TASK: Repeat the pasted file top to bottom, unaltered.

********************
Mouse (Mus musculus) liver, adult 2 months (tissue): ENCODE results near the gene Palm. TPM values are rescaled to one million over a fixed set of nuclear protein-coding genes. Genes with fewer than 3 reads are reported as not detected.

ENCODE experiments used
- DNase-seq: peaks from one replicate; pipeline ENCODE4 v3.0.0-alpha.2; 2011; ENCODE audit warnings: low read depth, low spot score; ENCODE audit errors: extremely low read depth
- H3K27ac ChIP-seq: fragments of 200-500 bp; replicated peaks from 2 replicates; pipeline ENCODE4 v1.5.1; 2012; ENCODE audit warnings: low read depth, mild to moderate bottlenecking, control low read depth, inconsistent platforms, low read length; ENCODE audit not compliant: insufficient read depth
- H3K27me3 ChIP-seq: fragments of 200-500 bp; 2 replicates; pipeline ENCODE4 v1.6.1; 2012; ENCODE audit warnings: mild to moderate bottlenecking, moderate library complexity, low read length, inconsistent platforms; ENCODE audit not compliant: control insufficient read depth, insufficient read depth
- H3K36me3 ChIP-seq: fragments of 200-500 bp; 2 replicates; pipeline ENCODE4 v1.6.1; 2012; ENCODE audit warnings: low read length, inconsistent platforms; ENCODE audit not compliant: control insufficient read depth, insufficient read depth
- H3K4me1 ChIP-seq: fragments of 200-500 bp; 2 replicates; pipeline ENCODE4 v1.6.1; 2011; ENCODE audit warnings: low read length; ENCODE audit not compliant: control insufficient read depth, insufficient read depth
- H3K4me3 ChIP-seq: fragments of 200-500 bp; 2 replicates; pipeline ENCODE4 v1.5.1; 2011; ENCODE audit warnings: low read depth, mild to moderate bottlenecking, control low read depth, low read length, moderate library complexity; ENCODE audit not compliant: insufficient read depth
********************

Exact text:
Mouse (Mus musculus) liver, adult 2 months (tissue): ENCODE results near the gene Palm. TPM values are rescaled to one million over a fixed set of nuclear protein-coding genes. Genes with fewer than 3 reads are reported as not detected.

ENCODE experiments used
- DNase-seq: peaks from one replicate; pipeline ENCODE4 v3.0.0-alpha.2; 2011; ENCODE audit warnings: low read depth, low spot score; ENCODE audit errors: extremely low read depth
- H3K27ac ChIP-seq: fragments of 200-500 bp; replicated peaks from 2 replicates; pipeline ENCODE4 v1.5.1; 2012; ENCODE audit warnings: low read depth, mild to moderate bottlenecking, control low read depth, inconsistent platforms, low read length; ENCODE audit not compliant: insufficient read depth
- H3K27me3 ChIP-seq: fragments of 200-500 bp; 2 replicates; pipeline ENCODE4 v1.6.1; 2012; ENCODE audit warnings: mild to moderate bottlenecking, moderate library complexity, low read length, inconsistent platforms; ENCODE audit not compliant: control insufficient read depth, insufficient read depth
- H3K36me3 ChIP-seq: fragments of 200-500 bp; 2 replicates; pipeline ENCODE4 v1.6.1; 2012; ENCODE audit warnings: low read length, inconsistent platforms; ENCODE audit not compliant: control insufficient read depth, insufficient read depth
- H3K4me1 ChIP-seq: fragments of 200-500 bp; 2 replicates; pipeline ENCODE4 v1.6.1; 2011; ENCODE audit warnings: low read length; ENCODE audit not compliant: control insufficient read depth, insufficient read depth
- H3K4me3 ChIP-seq: fragments of 200-500 bp; 2 replicates; pipeline ENCODE4 v1.5.1; 2011; ENCODE audit warnings: low read depth, mild to moderate bottlenecking, control low read depth, low read length, moderate library complexity; ENCODE audit not compliant: insufficient read depth